Has an overly stressful environment left you feeling anxious, fatigued, and uninspired? If so, you’re not alone. In fact, according to one survey, the majority of us are feeling stress and burnout.

Addressing stress and burnout is important. Unfortunately, there’s a significant level of stigma that comes with it, which often inhibits those who suffer from taking action. The result is that people make a few very common and unnecessary mistakes when managing the stress in their lives.

How you choose to deal with these feelings can be either transformative or counterproductive. Here are a few ideas that will help you when dealing with stress and burnout, avoiding unnecessary mistakes, and help you find your path to stress-free recovery.

It’s Just a Little Stress, Right?

We’ve all had to deal with stress at some point. Stress is an evolutionarily important survival mechanism. It generates a burst of energy that floods the body with chemicals like cortisol and epinephrine. It triggers the flight-or-fight response and can help energize, motivate, and even boost task performance under certain circumstances.

Stress is also meant to serve as a warning system. We’re not meant to live in a flight-or-fight state. A constant rush of energy within our bodies leads to burnout over time.

And in today’s social and economic environment, burnout is all too common. A recent Indeed survey found that 52% of respondents are feeling burned out. How serious of a problem is burnout really?

There’s a stigma surrounding burnout that dismisses its gravity. Perhaps it’s simply an avoidance tactic. But we know that physical side effects of burnout are real, like headaches and muscle pain. It causes our mental health to suffer. Studies show that burnout can even be a risk to our overall survival. That same study also showed people suffering from burnout tend to be more cynical and have poorer professional performance.

Burnout is a problem and a common one. If you’re ready to effectively address your condition, start by acknowledging these common mistakes in dealing with stress and burnout.

1. Ignoring the Symptoms

Rome wasn’t built in a day. But it also didn’t fall in a day. The same analysis can be applied to burnout. The condition takes time to develop while we don’t act on the plethora of warning signs our bodies throw at us. These include:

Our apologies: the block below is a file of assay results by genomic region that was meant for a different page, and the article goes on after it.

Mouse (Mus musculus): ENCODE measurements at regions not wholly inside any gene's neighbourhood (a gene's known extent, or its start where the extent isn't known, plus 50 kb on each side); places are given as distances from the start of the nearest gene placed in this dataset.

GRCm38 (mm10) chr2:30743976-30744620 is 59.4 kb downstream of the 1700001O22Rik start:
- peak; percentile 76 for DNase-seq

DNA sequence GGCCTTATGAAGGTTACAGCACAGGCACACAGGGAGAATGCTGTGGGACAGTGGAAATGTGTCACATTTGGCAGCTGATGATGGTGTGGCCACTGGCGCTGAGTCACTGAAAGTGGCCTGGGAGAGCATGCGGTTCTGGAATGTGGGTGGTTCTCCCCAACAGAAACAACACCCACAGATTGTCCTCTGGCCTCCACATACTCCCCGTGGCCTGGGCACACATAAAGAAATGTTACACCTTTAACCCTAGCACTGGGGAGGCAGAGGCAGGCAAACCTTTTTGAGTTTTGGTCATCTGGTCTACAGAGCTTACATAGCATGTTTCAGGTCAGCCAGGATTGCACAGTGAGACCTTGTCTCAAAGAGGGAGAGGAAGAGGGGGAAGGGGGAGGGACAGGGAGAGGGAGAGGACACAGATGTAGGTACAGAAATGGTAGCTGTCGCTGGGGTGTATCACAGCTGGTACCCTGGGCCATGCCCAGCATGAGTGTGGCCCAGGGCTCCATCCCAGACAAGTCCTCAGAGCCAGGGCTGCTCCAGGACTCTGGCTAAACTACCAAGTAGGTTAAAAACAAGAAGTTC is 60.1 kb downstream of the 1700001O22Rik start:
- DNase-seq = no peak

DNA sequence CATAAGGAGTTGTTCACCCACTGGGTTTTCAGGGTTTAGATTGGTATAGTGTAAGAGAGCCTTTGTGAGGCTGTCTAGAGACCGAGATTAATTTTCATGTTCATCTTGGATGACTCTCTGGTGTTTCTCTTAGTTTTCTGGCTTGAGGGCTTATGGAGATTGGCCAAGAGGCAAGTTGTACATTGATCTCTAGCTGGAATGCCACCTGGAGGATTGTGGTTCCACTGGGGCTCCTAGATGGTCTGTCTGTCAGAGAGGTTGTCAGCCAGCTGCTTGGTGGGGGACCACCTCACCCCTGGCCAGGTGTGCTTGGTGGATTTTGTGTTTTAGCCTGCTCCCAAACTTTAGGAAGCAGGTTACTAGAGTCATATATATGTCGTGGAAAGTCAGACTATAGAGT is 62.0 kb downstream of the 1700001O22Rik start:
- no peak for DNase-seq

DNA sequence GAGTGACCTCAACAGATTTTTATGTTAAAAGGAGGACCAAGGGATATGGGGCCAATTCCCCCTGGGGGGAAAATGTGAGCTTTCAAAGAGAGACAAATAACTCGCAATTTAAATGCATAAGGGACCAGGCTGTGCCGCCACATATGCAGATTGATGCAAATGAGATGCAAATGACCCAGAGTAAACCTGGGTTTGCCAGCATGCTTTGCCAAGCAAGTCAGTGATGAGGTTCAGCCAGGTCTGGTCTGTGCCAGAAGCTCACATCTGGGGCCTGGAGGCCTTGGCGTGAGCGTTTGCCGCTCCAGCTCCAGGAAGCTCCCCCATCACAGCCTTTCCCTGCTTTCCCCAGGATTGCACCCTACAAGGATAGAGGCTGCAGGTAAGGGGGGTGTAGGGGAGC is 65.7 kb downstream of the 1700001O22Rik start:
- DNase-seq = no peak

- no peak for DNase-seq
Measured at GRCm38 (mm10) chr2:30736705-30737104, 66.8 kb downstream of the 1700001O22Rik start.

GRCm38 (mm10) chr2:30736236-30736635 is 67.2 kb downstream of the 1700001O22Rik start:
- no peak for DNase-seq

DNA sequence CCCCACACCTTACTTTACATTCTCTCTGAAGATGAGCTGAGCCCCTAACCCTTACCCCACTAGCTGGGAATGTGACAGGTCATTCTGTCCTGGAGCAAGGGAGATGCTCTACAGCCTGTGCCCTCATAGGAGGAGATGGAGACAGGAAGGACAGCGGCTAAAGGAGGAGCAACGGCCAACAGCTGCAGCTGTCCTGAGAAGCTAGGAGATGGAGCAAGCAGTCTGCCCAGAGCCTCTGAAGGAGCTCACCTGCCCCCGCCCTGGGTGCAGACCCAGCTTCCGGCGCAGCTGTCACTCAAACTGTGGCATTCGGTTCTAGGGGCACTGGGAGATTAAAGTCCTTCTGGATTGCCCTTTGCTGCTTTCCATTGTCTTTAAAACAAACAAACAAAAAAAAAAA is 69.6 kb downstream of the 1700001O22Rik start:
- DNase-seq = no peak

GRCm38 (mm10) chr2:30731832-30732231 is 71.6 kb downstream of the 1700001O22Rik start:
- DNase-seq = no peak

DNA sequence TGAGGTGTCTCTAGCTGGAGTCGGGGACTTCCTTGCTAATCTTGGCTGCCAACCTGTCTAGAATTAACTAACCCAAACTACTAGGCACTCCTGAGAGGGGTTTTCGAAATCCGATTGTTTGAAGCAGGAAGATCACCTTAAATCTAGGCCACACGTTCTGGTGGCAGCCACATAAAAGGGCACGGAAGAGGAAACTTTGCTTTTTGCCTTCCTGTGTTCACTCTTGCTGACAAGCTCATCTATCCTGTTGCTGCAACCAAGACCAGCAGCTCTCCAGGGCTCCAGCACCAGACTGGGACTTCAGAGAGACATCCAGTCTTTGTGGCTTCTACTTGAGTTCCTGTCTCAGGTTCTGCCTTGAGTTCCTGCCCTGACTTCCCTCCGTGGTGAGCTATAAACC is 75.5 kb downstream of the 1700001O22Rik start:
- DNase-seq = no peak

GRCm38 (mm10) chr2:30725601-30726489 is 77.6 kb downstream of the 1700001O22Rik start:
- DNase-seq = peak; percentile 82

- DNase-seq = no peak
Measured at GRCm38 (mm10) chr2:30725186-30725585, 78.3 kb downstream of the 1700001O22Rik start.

• Fatigue and exhaustion
  • Headaches and physical pain, like muscle aches and sore joints
  • Poor appetite
  • Falling ill (more often than usual)
  • Feeling defeated or hopeless
  • Lack of motivation
  • Feeling disconnected from ourselves and the world

If you can relate to several of these symptoms, ask yourself how long ago they started. We can feel surprised by a burnout diagnosis, even though the signs were there all along.

Contrast burnout to how you might act if your leg was visibly broken. Would you just carry on, ignoring the pain and symptoms? Most likely not. Burnout is a threat to our overall health and deserves to be treated no differently than if you were suffering from a broken leg.

If you’ve been ignoring your burnout, focus on the three A’s. Acknowledge it. Accept it. Act on it.

stress and burnout sow down sign
2. Waiting for the Environment to Change

Stress and burnout are products of your environment. Your environment can be a physical place, like a place of employment, or the emotional space you occupy.

A work environment is often the source of burnout. Workplace stress is estimated to cause 120,000 deaths a year. It likely costs the US economy in the $100s of billions every year (though a hard number to pinpoint) .

When you find yourself often complaining about your workplace environment, whether due to poor leadership or stifled growth, lack of work-life balance or lack of clarity, discrimination or office politics – you are likely in a toxic environment. Trust your instincts (if not the symptoms). Doing nothing and waiting for someone else to fix it is not a (good) strategy.

Work towards changing your environmental circumstances, either by improving it or leaving it.